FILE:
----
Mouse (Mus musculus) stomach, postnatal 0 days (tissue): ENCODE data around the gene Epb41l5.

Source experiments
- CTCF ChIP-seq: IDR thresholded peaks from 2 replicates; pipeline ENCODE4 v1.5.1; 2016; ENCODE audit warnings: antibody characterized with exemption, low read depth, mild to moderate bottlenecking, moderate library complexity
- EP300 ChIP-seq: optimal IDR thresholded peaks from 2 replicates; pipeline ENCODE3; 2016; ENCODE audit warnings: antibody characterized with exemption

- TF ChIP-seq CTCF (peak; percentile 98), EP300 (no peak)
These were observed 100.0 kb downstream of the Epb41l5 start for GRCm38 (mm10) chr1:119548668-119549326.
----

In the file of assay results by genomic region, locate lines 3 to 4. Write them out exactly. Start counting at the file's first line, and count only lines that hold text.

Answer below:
- CTCF ChIP-seq: IDR thresholded peaks from 2 replicates; pipeline ENCODE4 v1.5.1; 2016; ENCODE audit warnings: antibody characterized with exemption, low read depth, mild to moderate bottlenecking, moderate library complexity
- EP300 ChIP-seq: optimal IDR thresholded peaks from 2 replicates; pipeline ENCODE3; 2016; ENCODE audit warnings: antibody characterized with exemption